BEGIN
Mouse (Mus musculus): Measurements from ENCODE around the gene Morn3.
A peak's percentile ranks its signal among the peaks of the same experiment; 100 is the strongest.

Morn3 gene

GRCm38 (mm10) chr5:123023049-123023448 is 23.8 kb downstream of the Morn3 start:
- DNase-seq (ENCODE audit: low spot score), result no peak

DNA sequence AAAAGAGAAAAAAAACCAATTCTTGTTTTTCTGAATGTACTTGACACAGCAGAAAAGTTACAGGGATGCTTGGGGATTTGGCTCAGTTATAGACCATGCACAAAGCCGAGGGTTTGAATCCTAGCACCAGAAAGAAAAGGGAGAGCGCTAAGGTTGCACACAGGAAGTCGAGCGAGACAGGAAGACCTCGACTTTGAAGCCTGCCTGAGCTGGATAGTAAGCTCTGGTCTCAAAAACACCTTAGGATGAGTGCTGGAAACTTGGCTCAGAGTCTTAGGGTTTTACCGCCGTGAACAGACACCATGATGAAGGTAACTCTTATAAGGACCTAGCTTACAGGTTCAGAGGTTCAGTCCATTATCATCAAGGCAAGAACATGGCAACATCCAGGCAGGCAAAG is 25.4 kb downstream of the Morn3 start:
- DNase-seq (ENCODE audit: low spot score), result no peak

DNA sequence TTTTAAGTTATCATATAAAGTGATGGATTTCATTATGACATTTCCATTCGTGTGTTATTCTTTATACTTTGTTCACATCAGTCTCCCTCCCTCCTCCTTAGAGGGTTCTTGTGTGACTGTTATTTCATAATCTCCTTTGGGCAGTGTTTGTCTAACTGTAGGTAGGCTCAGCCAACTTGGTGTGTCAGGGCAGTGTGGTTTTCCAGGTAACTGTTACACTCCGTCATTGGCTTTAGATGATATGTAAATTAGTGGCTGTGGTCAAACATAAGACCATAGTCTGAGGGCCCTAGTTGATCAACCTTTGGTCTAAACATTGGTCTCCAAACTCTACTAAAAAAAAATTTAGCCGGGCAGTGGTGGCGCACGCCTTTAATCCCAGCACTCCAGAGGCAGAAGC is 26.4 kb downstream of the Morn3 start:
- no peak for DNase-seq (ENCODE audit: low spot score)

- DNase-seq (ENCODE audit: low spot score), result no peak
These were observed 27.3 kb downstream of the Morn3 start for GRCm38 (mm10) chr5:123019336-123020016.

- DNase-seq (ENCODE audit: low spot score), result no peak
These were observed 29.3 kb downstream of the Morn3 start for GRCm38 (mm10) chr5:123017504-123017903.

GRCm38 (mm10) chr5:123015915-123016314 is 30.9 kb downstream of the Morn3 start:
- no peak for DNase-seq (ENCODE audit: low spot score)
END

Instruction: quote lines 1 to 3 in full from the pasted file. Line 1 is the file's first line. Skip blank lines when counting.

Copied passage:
Mouse (Mus musculus): Measurements from ENCODE around the gene Morn3.
A peak's percentile ranks its signal among the peaks of the same experiment; 100 is the strongest.

Morn3 gene